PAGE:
Kent has a long history of supporting CO2 projects. We delivered the first commercial scale CCS with Power at Boundary Dam in Canada, won the contract for the Shell Peterhead CCS (before the commercialisation funding was withdrawn by the UK Government), and has designed and installed CO2 capture from Natural Gas at Rhourde Nouss in Algeria.
The ETI’s energy system modelling work has shown that Carbon Capture and Storage (CCS) is one of the most cost effective levers to help the UK meet its 2050 CO2 reduction targets: without CCS the energy system cost in 2050 could be £30bn per annum higher.
The UK Government retains the belief that CCS could play a crucial role in the future energy system, and confirmed its commitment to CCS in the Clean Growth Strategy published in October 2017. With planned retirements of the UK’s existing fossil fuel and nuclear fleet, there will be a growing need for new, dispatchable power through the 2020s, with low CO2 intensity to meet tightening carbon budgets.
The ETI has identified a need to develop a clear vision of what a cost-effective gas power with CCS scheme might look like and provide a clear and credible performance and cost information for such a scheme. To achieve this, the project involved developing an outline scheme and ‘template’ power plant design (Combined Cycle Gas Turbine (CCGT) with post combustion capture) and identifying how this might be built and operated at selected sites around the UK.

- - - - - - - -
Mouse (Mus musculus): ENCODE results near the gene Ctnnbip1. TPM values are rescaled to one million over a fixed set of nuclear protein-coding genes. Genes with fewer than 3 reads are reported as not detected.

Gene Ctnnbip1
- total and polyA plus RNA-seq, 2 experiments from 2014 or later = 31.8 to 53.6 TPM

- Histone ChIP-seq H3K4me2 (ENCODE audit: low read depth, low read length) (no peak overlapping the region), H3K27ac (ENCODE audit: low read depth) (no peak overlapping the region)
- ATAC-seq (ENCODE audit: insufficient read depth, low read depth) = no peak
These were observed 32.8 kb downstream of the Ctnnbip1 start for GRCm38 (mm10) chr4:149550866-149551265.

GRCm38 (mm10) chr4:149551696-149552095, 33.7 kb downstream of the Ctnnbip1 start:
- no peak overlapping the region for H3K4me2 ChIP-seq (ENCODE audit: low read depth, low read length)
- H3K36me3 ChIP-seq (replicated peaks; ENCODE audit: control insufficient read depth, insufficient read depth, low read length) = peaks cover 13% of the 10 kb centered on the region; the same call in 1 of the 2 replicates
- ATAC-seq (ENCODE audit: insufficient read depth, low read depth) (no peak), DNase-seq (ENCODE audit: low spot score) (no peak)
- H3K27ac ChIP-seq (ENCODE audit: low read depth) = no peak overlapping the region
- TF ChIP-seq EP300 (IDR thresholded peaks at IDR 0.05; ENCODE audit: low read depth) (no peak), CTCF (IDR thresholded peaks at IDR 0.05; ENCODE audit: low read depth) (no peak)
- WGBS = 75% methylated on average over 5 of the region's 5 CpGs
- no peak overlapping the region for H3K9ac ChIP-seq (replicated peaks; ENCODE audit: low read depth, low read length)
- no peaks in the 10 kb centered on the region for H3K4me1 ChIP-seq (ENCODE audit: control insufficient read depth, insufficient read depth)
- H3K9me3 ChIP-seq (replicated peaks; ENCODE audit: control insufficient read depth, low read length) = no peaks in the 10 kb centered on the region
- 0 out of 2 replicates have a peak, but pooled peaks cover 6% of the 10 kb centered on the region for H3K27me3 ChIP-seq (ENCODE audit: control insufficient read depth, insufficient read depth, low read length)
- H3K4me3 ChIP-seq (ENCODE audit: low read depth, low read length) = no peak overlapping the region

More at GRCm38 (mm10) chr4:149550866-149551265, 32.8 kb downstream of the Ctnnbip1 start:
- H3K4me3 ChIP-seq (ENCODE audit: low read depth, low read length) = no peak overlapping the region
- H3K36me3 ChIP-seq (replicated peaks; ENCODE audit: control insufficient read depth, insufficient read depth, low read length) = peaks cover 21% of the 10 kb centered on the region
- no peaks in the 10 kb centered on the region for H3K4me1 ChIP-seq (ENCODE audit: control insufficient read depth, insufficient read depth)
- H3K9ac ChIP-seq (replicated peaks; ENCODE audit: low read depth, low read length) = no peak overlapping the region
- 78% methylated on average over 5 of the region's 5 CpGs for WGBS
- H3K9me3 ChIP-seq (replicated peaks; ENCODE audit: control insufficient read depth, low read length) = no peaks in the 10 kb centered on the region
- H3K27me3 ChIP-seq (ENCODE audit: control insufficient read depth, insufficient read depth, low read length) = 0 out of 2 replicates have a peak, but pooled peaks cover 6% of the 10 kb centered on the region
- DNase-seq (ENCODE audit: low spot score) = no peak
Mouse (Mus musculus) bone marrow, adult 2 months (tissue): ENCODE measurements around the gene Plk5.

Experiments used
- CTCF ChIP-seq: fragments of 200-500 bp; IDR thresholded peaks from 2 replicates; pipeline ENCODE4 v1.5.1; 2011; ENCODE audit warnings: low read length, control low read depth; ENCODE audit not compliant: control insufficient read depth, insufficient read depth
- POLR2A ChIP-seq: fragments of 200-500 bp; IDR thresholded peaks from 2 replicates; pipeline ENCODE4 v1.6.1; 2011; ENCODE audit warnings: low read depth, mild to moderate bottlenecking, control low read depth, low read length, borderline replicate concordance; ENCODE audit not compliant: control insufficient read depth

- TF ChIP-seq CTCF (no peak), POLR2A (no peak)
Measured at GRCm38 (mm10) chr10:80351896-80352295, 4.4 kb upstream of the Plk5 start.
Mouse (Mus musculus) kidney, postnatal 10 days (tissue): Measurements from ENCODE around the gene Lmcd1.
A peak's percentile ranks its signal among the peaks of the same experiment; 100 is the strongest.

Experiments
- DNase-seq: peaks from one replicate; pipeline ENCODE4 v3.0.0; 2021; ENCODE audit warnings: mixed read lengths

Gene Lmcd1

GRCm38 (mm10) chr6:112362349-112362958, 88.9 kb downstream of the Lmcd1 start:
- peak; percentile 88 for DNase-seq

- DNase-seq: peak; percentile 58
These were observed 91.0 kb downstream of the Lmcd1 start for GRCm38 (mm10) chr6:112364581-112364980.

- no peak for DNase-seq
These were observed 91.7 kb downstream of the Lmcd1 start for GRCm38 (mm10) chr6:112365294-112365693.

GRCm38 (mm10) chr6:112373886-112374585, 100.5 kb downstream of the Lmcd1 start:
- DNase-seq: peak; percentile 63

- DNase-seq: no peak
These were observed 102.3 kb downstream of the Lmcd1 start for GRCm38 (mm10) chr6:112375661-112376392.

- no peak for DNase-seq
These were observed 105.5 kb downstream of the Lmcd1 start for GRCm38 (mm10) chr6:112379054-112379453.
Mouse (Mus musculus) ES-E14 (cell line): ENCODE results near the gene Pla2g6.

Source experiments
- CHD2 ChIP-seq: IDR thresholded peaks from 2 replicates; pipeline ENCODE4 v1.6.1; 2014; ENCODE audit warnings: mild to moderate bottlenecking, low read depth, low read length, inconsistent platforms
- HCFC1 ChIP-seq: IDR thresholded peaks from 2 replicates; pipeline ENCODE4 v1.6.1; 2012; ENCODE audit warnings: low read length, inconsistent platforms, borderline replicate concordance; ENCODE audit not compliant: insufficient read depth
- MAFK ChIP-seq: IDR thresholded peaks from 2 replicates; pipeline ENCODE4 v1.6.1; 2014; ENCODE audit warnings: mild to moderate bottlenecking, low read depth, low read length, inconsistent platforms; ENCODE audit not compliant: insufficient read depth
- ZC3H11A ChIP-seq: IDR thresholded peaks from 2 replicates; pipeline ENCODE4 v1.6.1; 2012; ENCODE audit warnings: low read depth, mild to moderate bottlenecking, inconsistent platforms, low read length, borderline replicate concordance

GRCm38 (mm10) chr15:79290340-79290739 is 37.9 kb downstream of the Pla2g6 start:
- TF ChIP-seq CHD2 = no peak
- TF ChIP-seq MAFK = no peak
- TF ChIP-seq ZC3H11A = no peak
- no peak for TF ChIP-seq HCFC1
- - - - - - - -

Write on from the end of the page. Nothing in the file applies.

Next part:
We provided a high level technical specification and conceptual design for a full CCS chain including the Combined Cycle Gas Turbine (CCGT) Power Generation Plant, Post Combustion Amine Based Carbon Capture, CO2 Compression and dehydration, pipelines, subsea pipelines, and offshore platforms. The conceptual design resulted in a conceptual plot plan for the onshore facilities which was used to identify suitable sites in 5 regions of the UK. We developed capital cost and operational cost models for a range of sizes of plant, within the 5 regions, using cost information developed from our EPC Projects.
To achieve a lower risk, the plant is designed to use CCGT power generation with post combustion engineered amine solvent CO2 capture technology and fixed platform offshore facilities. We were supported by AECOM who identified potential site locations for such a plant and the University of Sheffield who have supported the project with technical and policy expertise.
The Generic Business Case (GBC) project reviewed the feasibility and costs of locating a power station with CCS at a range of sizes (1 x 600 MW to 5 x 600 MW) in 5 separate regions in the UK